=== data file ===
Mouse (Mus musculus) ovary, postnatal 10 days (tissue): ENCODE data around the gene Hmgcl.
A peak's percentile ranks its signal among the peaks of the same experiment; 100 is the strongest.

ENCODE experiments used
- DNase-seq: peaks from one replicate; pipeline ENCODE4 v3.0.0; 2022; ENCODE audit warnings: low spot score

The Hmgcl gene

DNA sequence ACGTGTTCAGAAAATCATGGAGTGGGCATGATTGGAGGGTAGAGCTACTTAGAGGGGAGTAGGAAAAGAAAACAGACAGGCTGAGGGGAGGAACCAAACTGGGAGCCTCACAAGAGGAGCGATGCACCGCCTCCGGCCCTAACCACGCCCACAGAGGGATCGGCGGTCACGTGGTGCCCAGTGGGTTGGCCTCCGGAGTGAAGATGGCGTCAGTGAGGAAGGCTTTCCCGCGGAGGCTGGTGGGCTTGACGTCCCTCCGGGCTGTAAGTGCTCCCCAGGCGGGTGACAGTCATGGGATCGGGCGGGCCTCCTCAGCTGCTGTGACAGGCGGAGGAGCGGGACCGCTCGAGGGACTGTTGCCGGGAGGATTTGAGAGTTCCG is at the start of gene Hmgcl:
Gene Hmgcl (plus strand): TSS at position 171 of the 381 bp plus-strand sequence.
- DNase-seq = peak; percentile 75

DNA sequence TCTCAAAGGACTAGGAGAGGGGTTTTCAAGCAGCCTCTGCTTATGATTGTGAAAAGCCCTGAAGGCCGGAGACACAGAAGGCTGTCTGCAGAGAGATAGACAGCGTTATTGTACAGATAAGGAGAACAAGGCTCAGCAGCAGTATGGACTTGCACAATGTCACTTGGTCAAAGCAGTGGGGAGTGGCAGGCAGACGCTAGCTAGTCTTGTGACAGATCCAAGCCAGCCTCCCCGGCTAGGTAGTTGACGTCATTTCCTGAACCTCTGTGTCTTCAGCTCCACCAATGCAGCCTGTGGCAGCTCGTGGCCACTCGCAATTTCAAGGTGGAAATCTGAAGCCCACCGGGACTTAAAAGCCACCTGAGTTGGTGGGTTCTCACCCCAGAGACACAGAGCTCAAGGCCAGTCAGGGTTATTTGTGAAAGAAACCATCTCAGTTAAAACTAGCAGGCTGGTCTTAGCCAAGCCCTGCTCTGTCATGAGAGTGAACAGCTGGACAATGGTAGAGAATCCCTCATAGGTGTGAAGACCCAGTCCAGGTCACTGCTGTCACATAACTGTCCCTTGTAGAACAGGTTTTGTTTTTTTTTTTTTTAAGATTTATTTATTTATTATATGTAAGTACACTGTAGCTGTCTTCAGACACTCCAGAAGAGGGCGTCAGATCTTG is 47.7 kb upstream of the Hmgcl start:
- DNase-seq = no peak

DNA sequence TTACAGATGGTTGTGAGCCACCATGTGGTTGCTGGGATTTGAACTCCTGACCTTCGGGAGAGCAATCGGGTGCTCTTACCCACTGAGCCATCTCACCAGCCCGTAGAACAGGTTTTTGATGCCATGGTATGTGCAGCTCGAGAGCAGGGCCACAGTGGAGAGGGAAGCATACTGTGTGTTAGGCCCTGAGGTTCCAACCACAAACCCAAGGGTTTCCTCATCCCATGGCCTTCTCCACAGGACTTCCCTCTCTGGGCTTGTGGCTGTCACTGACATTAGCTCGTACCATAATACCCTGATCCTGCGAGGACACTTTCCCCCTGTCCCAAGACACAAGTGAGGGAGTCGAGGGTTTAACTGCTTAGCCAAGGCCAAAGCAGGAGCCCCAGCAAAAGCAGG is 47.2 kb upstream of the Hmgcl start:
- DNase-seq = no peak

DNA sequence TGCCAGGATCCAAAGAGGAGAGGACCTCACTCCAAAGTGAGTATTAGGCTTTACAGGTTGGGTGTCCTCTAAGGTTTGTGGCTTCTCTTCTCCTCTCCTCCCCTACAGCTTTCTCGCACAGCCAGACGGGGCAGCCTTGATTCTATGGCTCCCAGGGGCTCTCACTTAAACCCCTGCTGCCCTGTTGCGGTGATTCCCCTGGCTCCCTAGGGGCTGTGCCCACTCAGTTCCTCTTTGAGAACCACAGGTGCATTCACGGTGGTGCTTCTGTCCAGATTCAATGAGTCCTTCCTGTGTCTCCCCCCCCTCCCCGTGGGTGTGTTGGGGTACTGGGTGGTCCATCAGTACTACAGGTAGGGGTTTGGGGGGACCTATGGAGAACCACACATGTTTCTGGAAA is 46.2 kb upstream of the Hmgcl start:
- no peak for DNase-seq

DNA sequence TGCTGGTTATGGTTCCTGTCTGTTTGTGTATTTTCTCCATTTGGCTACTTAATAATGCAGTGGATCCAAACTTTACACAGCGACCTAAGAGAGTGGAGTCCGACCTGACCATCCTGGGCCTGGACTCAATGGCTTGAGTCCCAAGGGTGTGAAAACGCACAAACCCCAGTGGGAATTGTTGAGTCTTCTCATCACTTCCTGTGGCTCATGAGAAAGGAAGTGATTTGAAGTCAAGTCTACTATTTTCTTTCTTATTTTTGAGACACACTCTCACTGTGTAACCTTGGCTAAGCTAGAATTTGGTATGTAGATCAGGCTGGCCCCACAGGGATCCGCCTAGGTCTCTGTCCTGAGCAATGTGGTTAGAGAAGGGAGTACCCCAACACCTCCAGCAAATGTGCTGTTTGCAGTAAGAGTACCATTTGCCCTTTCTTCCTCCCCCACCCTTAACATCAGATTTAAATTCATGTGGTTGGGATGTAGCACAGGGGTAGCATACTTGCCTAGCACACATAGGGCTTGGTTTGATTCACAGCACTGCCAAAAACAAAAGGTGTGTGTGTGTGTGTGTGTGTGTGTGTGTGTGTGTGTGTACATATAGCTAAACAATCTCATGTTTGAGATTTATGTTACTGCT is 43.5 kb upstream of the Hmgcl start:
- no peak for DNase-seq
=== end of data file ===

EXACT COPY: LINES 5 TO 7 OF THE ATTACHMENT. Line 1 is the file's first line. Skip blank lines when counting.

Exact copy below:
The Hmgcl gene

DNA sequence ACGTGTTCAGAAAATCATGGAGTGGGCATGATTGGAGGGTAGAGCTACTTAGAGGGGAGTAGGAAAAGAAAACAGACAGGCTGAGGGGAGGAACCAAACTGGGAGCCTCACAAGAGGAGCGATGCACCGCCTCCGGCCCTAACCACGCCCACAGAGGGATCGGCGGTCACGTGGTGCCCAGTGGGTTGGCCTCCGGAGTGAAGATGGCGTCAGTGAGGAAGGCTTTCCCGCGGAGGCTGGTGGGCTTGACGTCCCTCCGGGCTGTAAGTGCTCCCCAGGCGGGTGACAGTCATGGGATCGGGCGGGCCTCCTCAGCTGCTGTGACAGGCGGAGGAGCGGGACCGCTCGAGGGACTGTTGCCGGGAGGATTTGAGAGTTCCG is at the start of gene Hmgcl:
Gene Hmgcl (plus strand): TSS at position 171 of the 381 bp plus-strand sequence.